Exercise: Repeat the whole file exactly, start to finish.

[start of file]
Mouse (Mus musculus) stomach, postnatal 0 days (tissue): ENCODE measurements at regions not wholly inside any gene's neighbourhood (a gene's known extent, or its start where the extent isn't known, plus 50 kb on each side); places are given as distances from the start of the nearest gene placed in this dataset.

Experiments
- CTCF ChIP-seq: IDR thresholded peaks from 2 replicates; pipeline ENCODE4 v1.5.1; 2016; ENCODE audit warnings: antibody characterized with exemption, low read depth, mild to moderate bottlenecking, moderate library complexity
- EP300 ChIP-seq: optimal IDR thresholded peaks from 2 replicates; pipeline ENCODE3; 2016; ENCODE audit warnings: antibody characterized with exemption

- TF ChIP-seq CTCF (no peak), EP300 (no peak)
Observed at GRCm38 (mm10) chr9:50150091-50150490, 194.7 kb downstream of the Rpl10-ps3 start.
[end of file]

Mouse (Mus musculus) stomach, postnatal 0 days (tissue): ENCODE measurements at regions not wholly inside any gene's neighbourhood (a gene's known extent, or its start where the extent isn't known, plus 50 kb on each side); places are given as distances from the start of the nearest gene placed in this dataset.

Experiments
- CTCF ChIP-seq: IDR thresholded peaks from 2 replicates; pipeline ENCODE4 v1.5.1; 2016; ENCODE audit warnings: antibody characterized with exemption, low read depth, mild to moderate bottlenecking, moderate library complexity
- EP300 ChIP-seq: optimal IDR thresholded peaks from 2 replicates; pipeline ENCODE3; 2016; ENCODE audit warnings: antibody characterized with exemption

- TF ChIP-seq CTCF (no peak), EP300 (no peak)
Observed at GRCm38 (mm10) chr9:50150091-50150490, 194.7 kb downstream of the Rpl10-ps3 start.